It came down to a tie-break and, knowing his title hopes were under serious threat, Federer made a nervous forehand error to hand over the mini-break before the Roddick serve took over, sweeping the American to 6-2 and four set points.
An imperious Federer backhand and two service winners cut the deficit before Roddick had a chance on his own serve, but he put a high backhand volley well wide.
Federer fired a cross-court backhand pass to win a fifth straight point and earn a set point for himself, and Roddick pushed a backhand well over the baseline to bring Federer level at one-set all.
It was a body blow for the American and he headed straight to the locker room on the changeover before marching to the wrong end on his return to Centre Court.
Roddick's head cleared sufficiently for him to get a foothold in the third set and he saved a break point in game five with a serve.
The 26-year-old could win only two points on the Federer serve throughout the set but he forced another tie-break, and a chance to amend for the disaster of the second set.
A backhand approach into the net gave Federer the mini-break though and, although Roddick did well to close the gap to 6-5, the Swiss converted his third set point with a thumping forehand.
If anyone thought that the smooth coronation of Federer was now back on track, Roddick had other ideas, playing a magnificent volley at 2-1 to earn two break points and taking the second with a backhand pass that Federer could not handle.
Roddick served out valiantly from 0-30 in game nine, thrilling the Centre Court crowd who were about to enjoy a fifth set that few had expected to see.
Federer had the first chance at a break in the decider but again Roddick served his way out of trouble, and the Swiss had still not broken his opponent after nearly three hours.
Both men appeared to be getting stronger and stronger and they were well and truly in the groove on serve, with Federer ahead in the ace count as the fifth set rolled on.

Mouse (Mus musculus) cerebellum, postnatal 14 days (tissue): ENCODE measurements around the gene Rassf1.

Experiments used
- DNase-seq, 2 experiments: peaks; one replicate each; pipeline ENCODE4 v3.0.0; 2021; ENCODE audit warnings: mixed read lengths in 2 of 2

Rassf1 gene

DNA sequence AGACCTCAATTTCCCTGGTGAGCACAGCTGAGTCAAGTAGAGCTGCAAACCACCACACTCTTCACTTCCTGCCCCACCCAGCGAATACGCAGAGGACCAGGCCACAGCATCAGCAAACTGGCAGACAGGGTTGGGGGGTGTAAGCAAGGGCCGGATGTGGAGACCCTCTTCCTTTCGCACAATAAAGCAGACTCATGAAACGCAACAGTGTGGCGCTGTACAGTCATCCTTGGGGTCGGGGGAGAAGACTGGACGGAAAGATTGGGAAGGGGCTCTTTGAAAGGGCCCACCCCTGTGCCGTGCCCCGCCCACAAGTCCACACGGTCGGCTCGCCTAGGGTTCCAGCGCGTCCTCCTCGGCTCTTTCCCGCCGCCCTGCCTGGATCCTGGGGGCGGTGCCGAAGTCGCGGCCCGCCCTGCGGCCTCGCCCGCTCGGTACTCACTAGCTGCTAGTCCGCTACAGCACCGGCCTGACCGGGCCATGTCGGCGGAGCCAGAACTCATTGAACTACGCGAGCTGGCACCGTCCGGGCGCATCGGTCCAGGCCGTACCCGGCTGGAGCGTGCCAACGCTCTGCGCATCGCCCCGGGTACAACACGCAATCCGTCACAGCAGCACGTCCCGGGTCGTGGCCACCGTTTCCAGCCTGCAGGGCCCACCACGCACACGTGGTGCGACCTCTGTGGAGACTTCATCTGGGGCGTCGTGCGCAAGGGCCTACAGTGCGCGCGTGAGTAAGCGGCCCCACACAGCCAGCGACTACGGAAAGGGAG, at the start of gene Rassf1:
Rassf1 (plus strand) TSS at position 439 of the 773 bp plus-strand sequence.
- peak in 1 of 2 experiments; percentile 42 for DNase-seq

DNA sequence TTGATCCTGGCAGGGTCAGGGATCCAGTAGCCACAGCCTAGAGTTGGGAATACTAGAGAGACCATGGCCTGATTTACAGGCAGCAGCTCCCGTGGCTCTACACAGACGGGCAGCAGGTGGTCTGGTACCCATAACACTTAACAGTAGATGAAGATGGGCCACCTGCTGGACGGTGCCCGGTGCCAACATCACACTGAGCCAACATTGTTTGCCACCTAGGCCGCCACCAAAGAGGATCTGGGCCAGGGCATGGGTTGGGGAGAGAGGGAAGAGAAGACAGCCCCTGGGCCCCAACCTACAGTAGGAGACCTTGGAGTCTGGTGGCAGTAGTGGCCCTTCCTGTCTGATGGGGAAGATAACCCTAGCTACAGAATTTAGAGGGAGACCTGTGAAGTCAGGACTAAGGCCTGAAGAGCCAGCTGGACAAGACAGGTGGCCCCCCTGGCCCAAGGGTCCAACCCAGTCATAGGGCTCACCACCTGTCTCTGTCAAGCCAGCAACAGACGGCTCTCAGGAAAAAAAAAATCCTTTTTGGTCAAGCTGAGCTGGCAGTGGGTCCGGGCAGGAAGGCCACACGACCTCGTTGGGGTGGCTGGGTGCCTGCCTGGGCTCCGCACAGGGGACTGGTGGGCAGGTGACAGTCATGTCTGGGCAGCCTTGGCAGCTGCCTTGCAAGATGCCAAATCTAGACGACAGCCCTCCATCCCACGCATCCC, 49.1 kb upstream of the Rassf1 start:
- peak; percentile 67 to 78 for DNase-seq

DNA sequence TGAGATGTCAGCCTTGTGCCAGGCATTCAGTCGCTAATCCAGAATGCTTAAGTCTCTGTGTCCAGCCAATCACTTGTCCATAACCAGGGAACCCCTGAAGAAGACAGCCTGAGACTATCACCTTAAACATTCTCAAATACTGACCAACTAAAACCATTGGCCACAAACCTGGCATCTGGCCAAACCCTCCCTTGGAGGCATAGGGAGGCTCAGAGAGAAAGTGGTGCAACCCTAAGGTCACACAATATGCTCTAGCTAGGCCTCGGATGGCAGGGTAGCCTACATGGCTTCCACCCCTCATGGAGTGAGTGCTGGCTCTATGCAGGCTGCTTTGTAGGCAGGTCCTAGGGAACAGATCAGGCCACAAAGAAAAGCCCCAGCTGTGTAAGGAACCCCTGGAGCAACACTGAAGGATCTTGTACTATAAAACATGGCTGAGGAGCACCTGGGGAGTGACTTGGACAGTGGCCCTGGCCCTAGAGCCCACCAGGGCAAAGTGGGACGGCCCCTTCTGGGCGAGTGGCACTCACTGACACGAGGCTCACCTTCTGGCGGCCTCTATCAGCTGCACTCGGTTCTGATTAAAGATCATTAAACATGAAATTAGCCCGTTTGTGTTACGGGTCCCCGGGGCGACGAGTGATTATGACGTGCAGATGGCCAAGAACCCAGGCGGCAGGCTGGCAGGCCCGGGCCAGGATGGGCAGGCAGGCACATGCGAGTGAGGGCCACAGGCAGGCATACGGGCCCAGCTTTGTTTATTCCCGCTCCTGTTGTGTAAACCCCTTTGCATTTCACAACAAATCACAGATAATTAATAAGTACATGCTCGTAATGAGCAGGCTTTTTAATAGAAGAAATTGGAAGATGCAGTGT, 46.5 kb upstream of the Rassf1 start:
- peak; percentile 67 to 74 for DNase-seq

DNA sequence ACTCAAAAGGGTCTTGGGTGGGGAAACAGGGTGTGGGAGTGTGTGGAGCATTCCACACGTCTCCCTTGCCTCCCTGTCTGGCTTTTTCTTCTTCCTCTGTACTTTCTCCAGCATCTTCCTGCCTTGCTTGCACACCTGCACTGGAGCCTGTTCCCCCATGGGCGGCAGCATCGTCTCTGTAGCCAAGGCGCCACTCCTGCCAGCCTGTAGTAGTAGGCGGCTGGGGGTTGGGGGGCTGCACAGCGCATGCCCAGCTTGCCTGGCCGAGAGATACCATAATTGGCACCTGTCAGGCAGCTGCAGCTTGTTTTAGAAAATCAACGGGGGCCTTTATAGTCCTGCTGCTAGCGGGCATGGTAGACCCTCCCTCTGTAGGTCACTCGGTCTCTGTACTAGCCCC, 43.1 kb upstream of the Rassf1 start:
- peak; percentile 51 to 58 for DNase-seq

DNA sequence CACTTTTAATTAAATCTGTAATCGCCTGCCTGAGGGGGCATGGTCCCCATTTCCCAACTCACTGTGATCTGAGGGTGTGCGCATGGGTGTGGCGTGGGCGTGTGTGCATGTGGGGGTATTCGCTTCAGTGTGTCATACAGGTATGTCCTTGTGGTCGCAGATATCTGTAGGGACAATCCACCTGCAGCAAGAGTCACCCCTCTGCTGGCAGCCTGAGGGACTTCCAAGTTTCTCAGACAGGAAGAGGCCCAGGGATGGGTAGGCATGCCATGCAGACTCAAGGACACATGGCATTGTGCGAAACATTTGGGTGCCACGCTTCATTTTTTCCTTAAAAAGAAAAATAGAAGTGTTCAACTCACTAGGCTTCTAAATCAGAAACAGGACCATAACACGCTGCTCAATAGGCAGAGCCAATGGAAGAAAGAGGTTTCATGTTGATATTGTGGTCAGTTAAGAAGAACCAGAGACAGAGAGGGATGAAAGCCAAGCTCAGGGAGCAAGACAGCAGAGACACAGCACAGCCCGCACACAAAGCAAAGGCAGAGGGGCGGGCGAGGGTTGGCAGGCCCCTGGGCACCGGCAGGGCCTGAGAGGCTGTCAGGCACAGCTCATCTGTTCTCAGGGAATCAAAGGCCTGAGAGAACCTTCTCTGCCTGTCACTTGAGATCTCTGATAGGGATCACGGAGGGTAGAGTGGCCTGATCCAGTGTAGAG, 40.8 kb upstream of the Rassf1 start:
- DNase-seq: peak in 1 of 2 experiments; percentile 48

Roddick made his move at 8-8, firing a spectacular backhand winner down the line for 15-40, but five-time champion Federer responded magnificently with a service winner and a nerveless drive-volley.
The set became the longest in a men's singles final when Federer fired three aces in a row to move ahead 13-12, and Roddick began to look the more tired - but he refused to yield until the 30th game of the set.
The American looped a forehand long at deuce, and when he did the same on championship point Federer had his first service break of the day - and a historic victory after four hours and 17 minutes that takes him to the top of the Grand Slam list.
"It's not one of those goals you set as a little boy but it's been quite a career and quite a month," said Federer.
"This is not why I'm playing tennis, to break records, and this doesn't mean I'm going to stop playing tennis. I hope to come back for many years."
Roddick told the crowd: "I'm one of the lucky few who gets cheered for, so thank you for that. I just want to say congratulations to Roger, he deserves everything he gets, so well done Roger."
And looking up to the Royal Box, he told compatriot Sampras: "I tried, sorry Pete."
Thus the Jews struck all their enemies with the sword, killing and destroying; and they did what they pleased to those who hated them.